But, as Goldberg himself notes, the Republicans may have miscalcuated the will of their base to sacrifice their ideological expectations and adhere to the Republican brand.
"In short, conservatives have had to not only put up with a lot of moderation and ideological flexibility, we've had to endure nearly a decade of taunting from gargoyles insisting that the GOP is run by crazed radicals.What Goldberg seems to be suggesting is that many American conservatives have tired of the "big tent" vision of conservatism pursued by the Republican Party.
Now the rank and file might be wrong to want to get back to basics, but I don't think so. With Obama racing to transform America into a European welfare state fueled by terrifying deficit spending, this seems like a good moment to argue for limited government.
Oh, and a little forgiveness, please, for not trusting the judgment of the experts who insist they know what's happening on the racist, paranoid, market fundamentalist, Stalinist right."
What he doesn't seem to understand is the perils of abandoning that particular model. And while the Republican Gubernatorial victories in New Jersey and Virginia (both states that went firmly in favour of Barack Obama in 2008) are indeed illustrative of the current state of the Democratic Party, the victory of Democrat Bill Owens very much does present this dilemma in all its glory.
When the Republican candidate Dede Scozzafava quit this particular election and supported Owens, the Conservative Party candidate, Doug Hoffman, enjoyed a brief surge. Many conservatives -- and many conservative media commentators -- believed he could win the race in a lock.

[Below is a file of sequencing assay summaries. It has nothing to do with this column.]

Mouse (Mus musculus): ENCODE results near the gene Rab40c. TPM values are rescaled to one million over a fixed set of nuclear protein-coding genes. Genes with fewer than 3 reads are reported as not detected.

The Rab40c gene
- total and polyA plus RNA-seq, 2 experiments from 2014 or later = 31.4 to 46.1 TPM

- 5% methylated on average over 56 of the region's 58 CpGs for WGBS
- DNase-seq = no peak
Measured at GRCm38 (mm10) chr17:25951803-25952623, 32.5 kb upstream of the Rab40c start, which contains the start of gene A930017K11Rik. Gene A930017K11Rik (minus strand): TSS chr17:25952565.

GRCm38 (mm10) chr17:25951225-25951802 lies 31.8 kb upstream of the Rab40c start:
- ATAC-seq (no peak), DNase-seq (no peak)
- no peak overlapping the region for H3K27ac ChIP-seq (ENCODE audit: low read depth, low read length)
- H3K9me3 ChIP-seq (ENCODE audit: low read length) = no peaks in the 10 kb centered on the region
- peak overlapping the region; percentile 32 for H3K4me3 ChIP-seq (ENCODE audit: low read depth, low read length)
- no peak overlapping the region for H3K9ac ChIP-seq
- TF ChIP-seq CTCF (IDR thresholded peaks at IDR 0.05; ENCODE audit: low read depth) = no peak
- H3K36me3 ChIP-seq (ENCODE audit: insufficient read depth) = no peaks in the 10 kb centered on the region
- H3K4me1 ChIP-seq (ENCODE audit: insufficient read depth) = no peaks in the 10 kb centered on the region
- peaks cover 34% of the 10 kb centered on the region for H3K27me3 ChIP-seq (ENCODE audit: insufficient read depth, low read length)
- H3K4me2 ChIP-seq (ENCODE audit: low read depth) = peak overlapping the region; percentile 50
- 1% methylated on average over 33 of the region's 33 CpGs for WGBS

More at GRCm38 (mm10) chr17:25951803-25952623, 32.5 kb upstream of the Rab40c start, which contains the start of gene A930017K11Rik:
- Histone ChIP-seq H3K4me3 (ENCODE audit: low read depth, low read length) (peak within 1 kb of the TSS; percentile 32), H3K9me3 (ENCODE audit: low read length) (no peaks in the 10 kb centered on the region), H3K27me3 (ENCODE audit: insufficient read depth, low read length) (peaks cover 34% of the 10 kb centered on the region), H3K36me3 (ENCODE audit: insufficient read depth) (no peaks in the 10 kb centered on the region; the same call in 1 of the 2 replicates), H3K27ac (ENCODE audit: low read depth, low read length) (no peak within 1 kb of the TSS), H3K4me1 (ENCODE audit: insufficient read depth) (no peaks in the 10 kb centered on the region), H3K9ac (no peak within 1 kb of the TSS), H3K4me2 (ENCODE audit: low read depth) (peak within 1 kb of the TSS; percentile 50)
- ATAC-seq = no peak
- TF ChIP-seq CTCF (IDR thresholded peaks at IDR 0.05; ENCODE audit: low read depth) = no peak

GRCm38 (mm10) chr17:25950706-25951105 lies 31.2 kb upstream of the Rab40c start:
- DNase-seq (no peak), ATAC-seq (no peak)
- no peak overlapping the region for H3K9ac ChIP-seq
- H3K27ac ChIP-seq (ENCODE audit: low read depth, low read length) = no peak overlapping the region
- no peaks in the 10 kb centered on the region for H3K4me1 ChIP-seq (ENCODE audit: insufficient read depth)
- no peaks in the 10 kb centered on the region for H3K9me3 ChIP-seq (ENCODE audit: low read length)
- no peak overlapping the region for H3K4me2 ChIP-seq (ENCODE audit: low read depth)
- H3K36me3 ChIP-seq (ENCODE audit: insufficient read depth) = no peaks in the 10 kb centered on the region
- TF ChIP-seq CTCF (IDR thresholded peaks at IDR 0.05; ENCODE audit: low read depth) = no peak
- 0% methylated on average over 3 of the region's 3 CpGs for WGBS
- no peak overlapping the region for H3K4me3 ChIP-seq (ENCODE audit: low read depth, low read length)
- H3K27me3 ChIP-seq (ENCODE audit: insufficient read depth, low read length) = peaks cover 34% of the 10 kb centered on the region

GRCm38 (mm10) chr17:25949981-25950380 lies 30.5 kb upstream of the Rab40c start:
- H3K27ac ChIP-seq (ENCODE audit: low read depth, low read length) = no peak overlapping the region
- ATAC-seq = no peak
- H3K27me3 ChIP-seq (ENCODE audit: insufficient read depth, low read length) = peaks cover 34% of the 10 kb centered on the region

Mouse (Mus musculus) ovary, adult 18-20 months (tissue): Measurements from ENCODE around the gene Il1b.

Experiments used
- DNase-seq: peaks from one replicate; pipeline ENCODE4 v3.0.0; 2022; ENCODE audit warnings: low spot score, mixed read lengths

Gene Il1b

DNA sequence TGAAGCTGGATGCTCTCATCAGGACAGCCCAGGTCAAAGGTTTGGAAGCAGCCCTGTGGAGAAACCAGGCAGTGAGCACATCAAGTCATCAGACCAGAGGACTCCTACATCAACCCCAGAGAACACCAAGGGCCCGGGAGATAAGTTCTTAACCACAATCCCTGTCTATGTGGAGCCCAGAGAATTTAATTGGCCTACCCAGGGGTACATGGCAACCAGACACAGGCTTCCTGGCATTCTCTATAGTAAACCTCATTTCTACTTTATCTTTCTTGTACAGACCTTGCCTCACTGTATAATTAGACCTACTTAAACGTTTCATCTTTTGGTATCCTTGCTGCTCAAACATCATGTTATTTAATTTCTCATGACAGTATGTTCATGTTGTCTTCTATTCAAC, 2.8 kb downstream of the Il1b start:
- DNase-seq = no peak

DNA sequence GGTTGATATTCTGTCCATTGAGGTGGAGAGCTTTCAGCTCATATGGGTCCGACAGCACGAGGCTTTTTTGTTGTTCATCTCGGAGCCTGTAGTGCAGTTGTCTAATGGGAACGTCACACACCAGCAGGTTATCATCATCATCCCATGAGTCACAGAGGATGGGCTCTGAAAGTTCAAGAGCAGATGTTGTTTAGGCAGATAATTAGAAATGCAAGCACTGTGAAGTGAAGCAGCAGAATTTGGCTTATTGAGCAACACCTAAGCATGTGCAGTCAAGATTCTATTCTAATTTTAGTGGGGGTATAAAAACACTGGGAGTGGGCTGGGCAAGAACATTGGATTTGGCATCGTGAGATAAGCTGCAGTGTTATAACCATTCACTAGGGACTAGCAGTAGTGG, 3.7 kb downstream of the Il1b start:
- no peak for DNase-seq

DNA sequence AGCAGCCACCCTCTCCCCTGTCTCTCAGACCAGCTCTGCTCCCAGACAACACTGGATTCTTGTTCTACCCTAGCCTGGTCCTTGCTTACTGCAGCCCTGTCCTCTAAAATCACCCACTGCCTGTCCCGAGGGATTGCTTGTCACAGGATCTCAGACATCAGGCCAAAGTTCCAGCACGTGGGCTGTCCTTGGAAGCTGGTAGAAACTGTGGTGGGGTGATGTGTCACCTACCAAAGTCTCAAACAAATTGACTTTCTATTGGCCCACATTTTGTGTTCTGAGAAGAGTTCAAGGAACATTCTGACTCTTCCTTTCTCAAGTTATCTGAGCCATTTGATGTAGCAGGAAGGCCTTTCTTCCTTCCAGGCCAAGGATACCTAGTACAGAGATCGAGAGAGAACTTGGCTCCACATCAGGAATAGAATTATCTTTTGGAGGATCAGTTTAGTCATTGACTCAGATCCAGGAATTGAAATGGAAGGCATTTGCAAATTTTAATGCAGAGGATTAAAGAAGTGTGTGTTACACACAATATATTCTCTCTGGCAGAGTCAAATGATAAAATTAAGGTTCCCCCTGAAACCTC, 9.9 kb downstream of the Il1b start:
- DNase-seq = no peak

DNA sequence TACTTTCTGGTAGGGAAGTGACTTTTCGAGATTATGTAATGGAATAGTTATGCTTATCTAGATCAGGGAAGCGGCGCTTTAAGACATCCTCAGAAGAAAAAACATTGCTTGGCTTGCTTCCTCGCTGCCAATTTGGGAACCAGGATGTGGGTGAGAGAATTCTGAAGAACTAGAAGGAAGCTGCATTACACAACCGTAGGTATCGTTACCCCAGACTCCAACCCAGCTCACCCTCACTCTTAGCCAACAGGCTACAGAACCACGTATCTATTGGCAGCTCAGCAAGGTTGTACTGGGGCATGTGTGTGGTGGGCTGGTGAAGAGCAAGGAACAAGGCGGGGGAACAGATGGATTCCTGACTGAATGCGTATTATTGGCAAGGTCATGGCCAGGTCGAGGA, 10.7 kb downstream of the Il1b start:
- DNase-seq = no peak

But Scozzafava's exit from the race added a lot of undecided voters to the mix. On election night they decided to follow Scozzafava's lead and support Owens. The hard conservative vote in the district wasn't enough to secure a victory for Hoffman.
The lesson the episode offers is a very simple one: there aren't enough hard conservative voters in the United States to guarantee a victory for a hard conservative Republican Party, or even for a Conservative Party with no Republican opponents.
While hard conservative voters have proven to be enough to get the Republicans in the game, so to speak, they need moderate voters to put them over the top. That means moderating their conservative ideology in recognition that, yes, there are voters in the United States other than merely conservatives, and, yes, they deserve to be heard too, and not just by the Democrats or the Green Party.
A strong argument certainly does exist for the need for Republicans to harden their conservative policies. One could easily argue that Republican brass has been spooked by the taunting (as Goldberg puts it) of progressive socialists who declare anyone who isn't as far left as they are to be of the "extreme right".
But conservatives -- and especially not the Republican Party -- cannot afford to harden their conservative policies at the expense of being able to reach out to political moderates.
To do this is political suicide, regardless of whether or not American conservatives think this is "their turn".